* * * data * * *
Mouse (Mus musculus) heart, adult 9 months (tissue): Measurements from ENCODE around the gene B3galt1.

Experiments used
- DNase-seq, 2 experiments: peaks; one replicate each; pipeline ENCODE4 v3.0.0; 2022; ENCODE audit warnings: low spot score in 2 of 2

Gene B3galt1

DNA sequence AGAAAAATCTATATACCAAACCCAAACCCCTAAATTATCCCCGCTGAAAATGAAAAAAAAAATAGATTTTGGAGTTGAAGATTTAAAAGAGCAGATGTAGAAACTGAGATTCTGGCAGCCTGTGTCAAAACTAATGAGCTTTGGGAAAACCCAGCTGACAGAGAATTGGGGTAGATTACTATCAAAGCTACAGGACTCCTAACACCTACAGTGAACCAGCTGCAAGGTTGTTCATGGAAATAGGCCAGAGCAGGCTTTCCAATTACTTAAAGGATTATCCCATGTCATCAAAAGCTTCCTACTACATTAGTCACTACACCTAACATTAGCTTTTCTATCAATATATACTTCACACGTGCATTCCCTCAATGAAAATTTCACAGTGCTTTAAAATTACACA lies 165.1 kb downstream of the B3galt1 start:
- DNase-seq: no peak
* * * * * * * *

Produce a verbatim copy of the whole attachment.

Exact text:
Mouse (Mus musculus) heart, adult 9 months (tissue): Measurements from ENCODE around the gene B3galt1.

Experiments used
- DNase-seq, 2 experiments: peaks; one replicate each; pipeline ENCODE4 v3.0.0; 2022; ENCODE audit warnings: low spot score in 2 of 2

Gene B3galt1

DNA sequence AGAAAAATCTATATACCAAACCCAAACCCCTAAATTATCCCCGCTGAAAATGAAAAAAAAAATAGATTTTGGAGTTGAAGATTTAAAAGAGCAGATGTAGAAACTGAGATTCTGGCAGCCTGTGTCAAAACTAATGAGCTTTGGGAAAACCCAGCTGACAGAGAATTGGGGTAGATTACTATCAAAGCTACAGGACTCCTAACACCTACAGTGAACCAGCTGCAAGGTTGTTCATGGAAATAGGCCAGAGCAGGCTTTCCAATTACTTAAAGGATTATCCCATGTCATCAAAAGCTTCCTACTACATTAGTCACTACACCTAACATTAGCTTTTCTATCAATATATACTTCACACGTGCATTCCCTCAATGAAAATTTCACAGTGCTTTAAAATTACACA lies 165.1 kb downstream of the B3galt1 start:
- DNase-seq: no peak